different internal and external views of a zone

Merton Campbell Crockett m.c.crockett at adelphia.net
Sun May 14 18:00:43 UTC 2006

On 14 May 2006, at 08:31 , Karl Auer wrote:

> How do others deal with this problem?
> Lets say a DHCP client wants to register foo.domain.com with a private
> (RFC1918) address. The server can register the mapping on behalf of  
> the
> client, or the client can do the registration itself, but one way or
> another the forward mapping ends up in the internal view of domain.com
> (we'll leave the reverse mapping out of this for the moment).

I use the ISC DHCP Server.  It performs the update of both the  
reverse and forward zone files and passes the option to the DHCP  
Client instructing it not to update DNS.  The instruction is not  
always observed.  As a result, BIND is configured to only accept  
updates from the ISC DHCP Server.

> Internal DNS clients can now look up foo.domain.com and get the  
> right IP
> address. External DNS clients cannot resolve foo.domain.com,  
> because it
> is not in the external view. So far so good.
> Now along comes another DHCP client, and wants to register
> bar.domain.com, with a public address. So we end up with another  
> mapping
> in the internal view of domain.com, because whether the DHCP server  
> does
> it or the DHCP client, there is, from the updater's point of view,  
> only
> one place to update domain.com.

I don't allow any dynamic updates to zone information that will be  
exposed to the public Internet.  All public addresses have pre-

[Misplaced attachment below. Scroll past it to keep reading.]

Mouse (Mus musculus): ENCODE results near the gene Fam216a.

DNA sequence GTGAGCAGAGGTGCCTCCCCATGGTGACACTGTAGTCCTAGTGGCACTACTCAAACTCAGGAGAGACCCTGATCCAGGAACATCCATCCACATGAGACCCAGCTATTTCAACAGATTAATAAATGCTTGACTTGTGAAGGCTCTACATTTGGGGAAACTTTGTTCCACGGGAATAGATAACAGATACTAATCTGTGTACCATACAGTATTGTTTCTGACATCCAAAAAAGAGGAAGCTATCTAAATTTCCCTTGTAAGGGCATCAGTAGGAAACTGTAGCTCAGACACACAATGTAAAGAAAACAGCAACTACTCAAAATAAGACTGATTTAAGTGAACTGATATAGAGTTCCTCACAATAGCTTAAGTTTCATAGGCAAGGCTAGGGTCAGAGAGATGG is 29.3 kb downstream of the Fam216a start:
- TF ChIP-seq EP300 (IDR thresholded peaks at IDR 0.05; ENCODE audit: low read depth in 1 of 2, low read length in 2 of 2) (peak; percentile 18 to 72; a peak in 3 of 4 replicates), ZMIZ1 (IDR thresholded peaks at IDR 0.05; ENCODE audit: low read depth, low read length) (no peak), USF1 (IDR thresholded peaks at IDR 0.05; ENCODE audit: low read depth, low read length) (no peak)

defined, nondescript names that bears no relationship to the name of  
the system currently using the IP address.  The name to use is passed  
back to the DHCP Client and is, typically, ignored by Windows-based  

> So now we have problem number 1: The name bar.domain.com is not  
> visible
> to external DNS clients, but it needs to be.
> Obvious answer: Secondary the internal view of domain.com out to the
> external view, so that external DNS users can resolve bar.domain.com.
>  But that brings us to problem number 2: If we do this, we will be
> exposing the private address to external DNS users, because they can
> then resolve foo.domain.com as well.
> In short, domain.com needs to be in both the internal and the external
> views, but needs to be different in each view.
> Manual updates can of course be made in as many views as we want;  
> it is
> the dynamic updates that seem problematical.
> Here's the requirement:
>    - internal DNS clients can resolve names with private OR
>      public addresses
>    - external DNS clients can resolve only names with public addresses
>    - some DHCP clients will have private addresses
>    - some DHCP clients will have public addresses

My approach satisfies the above requirements.

In my environment, there are external name servers and internal name  
servers.  The external name servers present a static, consistent view  
of the forward and reverse zone data to the Internet.  Internally,  
the ISC DHCP Server will perform dynamic updates to both private and  
public IP address blocks.  So far, I haven't discovered any systems  
on the Internet that care whether the fully-qualified domain name  
used internally matches the name associated with the IP address seen  
on the Internet or not.  The only issue of any importance is that the  
reverse and forward domain information exist and that it is consistent.

> The only solution I can see is to force those clients on private
> networks to use particular domains that are for internal consumption
> only. This restriction has quite a few downsides, though.
> Any other ideas?

Were there a need for the external and internal zone information to  
match, I would configure the ISC DHCP Server to perform dynamic  
updates to both the internal and the external name servers.

Merton Campbell Crockett
m.c.crockett at adelphia.net

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